Masonry structures are classed as "Fire-resistant" or "Type I" construction, the highest rating possible. According to the National Institute of Standards and Technology (NIST), construction is considered to be fire-resistant if it has a 4-hour fire rating or can withstand complete combustion of contents without collapse.
HOW RATINGS ARE DETERMINED
Fire resistance ratings are based on standard ASTM or NFPA fire endurance tests. One side of a specimen is subjected to controlled heat for a maximum of 8 hours and 2,300 degrees Fahrenheit. Fire ratings, generally in 1- or 1/2-hour increments, are assigned according to the elapsed time at which the test is stopped. The test is stopped when any one of three conditions is met: a maximum rise of 250 degrees Fahrenheit is measured on the unexposed side of the wall; heat, flame, or gases escape to the unexposed side igniting cotton waste samples; the wall collapses under the design load (load-bearing construction only).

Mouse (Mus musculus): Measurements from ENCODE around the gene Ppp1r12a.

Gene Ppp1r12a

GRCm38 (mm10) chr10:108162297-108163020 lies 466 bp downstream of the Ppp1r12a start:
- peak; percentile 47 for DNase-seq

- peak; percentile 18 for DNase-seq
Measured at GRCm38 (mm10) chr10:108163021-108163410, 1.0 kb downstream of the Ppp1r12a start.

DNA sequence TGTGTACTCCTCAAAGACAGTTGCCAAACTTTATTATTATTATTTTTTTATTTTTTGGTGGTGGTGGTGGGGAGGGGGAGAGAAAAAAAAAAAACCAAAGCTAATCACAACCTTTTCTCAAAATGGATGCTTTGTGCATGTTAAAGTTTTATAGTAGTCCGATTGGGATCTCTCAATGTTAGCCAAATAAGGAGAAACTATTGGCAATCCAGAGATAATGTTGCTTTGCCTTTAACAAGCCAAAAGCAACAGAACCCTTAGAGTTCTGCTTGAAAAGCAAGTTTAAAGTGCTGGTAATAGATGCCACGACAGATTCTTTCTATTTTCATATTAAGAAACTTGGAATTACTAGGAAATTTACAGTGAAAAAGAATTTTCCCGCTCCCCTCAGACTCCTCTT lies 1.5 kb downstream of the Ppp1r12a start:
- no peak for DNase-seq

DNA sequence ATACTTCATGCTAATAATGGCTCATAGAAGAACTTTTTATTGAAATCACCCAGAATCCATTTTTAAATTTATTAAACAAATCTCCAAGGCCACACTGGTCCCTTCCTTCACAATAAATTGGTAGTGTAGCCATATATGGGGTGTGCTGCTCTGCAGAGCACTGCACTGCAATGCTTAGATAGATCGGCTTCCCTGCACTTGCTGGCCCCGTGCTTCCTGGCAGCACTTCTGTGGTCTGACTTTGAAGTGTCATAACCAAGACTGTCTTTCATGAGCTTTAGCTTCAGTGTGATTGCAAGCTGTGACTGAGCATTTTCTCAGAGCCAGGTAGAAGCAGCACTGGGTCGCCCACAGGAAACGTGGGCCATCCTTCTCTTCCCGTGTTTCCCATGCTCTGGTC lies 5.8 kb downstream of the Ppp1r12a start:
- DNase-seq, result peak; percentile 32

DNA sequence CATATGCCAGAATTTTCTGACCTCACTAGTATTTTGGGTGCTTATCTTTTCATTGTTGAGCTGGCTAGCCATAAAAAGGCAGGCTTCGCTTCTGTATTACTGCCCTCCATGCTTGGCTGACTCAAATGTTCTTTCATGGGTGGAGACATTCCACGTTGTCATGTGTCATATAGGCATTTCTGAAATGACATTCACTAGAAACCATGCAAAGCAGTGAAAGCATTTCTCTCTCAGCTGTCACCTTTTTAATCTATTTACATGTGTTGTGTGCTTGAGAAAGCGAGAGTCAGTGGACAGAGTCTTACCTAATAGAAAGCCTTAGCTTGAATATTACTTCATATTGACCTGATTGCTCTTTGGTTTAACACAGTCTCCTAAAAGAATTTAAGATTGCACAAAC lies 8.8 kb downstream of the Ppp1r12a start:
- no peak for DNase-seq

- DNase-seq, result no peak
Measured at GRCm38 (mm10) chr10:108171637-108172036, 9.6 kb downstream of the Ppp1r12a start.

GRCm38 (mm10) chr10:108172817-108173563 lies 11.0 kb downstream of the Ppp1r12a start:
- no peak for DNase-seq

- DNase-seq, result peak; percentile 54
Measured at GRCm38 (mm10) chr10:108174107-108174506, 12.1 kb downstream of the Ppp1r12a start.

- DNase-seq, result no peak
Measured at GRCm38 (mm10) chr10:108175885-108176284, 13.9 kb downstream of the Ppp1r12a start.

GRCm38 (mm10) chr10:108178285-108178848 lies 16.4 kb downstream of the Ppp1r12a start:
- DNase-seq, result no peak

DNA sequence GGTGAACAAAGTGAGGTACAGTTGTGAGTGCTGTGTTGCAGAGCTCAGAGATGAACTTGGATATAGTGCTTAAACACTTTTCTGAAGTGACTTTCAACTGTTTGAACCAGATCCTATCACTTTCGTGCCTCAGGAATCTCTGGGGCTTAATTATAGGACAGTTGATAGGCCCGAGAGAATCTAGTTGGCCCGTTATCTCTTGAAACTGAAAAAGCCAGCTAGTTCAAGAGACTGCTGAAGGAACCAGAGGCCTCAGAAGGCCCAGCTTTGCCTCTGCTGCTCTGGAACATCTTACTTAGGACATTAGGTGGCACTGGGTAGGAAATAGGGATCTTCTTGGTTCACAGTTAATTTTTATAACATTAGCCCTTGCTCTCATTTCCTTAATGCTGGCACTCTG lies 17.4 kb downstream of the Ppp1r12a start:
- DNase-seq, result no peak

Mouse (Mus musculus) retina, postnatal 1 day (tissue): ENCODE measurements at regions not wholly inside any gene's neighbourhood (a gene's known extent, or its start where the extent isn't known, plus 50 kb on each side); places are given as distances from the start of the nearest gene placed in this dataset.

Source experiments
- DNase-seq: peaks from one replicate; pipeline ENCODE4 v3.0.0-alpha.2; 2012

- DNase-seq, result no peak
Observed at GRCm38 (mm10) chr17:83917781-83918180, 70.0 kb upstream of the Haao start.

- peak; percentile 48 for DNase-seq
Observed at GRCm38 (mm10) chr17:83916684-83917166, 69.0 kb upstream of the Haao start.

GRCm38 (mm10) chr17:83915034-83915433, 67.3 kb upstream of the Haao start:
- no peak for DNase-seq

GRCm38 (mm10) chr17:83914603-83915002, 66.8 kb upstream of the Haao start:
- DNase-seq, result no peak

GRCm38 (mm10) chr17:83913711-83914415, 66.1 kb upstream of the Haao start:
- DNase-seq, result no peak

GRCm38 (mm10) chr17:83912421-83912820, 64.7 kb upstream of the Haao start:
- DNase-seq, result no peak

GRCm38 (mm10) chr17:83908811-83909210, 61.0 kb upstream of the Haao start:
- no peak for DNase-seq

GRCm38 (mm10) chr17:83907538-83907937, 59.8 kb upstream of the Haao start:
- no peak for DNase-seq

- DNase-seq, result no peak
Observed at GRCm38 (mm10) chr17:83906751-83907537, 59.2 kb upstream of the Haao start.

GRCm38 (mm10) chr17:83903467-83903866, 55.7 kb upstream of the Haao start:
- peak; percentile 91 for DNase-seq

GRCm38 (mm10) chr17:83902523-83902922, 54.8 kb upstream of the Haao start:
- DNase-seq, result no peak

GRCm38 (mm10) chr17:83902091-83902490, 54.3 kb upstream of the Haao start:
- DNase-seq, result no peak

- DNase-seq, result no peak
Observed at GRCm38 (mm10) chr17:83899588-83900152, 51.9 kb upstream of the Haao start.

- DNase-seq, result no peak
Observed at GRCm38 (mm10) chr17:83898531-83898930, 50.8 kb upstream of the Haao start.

Fire ratings for brick or clay tile walls depend to some extent on the percent of cored area in the individual units. The percent of core area affects the fire resistance of concrete masonry too. So does the unit thickness and the type of aggregate in the concrete.
RATINGS DON'T TELL ALL
Fire ratings of masonry walls almost always are based on heat transmission, not on structural collapse. Unlike many wall constructions, a masonry wall maintains its structural integrity far beyond the time indicated by the fire rating.